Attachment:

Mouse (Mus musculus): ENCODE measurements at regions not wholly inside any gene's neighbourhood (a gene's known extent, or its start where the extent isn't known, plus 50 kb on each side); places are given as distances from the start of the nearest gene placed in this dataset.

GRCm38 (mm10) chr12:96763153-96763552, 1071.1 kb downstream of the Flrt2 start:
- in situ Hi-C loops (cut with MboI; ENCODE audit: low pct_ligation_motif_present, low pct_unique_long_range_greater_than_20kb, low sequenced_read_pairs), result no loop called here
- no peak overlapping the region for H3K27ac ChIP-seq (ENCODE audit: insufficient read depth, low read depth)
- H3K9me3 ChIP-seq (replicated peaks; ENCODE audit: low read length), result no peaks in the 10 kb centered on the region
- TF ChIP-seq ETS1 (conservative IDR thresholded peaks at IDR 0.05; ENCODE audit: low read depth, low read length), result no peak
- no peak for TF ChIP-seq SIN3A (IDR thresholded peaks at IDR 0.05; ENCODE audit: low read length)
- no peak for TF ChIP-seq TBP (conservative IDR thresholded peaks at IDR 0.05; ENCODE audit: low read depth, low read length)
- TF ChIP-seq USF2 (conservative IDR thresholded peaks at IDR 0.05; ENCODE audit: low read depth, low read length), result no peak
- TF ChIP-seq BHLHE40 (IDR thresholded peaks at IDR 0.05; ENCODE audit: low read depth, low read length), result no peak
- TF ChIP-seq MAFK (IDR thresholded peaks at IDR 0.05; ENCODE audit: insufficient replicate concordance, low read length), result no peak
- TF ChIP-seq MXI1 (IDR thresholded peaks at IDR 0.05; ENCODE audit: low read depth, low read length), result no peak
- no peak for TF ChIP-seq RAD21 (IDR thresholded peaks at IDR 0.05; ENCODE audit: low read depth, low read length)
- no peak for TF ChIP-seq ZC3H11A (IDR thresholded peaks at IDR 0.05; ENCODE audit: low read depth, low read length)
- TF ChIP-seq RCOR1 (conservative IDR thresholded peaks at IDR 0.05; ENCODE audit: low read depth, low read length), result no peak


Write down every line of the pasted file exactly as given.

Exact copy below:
Mouse (Mus musculus): ENCODE measurements at regions not wholly inside any gene's neighbourhood (a gene's known extent, or its start where the extent isn't known, plus 50 kb on each side); places are given as distances from the start of the nearest gene placed in this dataset.

GRCm38 (mm10) chr12:96763153-96763552, 1071.1 kb downstream of the Flrt2 start:
- in situ Hi-C loops (cut with MboI; ENCODE audit: low pct_ligation_motif_present, low pct_unique_long_range_greater_than_20kb, low sequenced_read_pairs), result no loop called here
- no peak overlapping the region for H3K27ac ChIP-seq (ENCODE audit: insufficient read depth, low read depth)
- H3K9me3 ChIP-seq (replicated peaks; ENCODE audit: low read length), result no peaks in the 10 kb centered on the region
- TF ChIP-seq ETS1 (conservative IDR thresholded peaks at IDR 0.05; ENCODE audit: low read depth, low read length), result no peak
- no peak for TF ChIP-seq SIN3A (IDR thresholded peaks at IDR 0.05; ENCODE audit: low read length)
- no peak for TF ChIP-seq TBP (conservative IDR thresholded peaks at IDR 0.05; ENCODE audit: low read depth, low read length)
- TF ChIP-seq USF2 (conservative IDR thresholded peaks at IDR 0.05; ENCODE audit: low read depth, low read length), result no peak
- TF ChIP-seq BHLHE40 (IDR thresholded peaks at IDR 0.05; ENCODE audit: low read depth, low read length), result no peak
- TF ChIP-seq MAFK (IDR thresholded peaks at IDR 0.05; ENCODE audit: insufficient replicate concordance, low read length), result no peak
- TF ChIP-seq MXI1 (IDR thresholded peaks at IDR 0.05; ENCODE audit: low read depth, low read length), result no peak
- no peak for TF ChIP-seq RAD21 (IDR thresholded peaks at IDR 0.05; ENCODE audit: low read depth, low read length)
- no peak for TF ChIP-seq ZC3H11A (IDR thresholded peaks at IDR 0.05; ENCODE audit: low read depth, low read length)
- TF ChIP-seq RCOR1 (conservative IDR thresholded peaks at IDR 0.05; ENCODE audit: low read depth, low read length), result no peak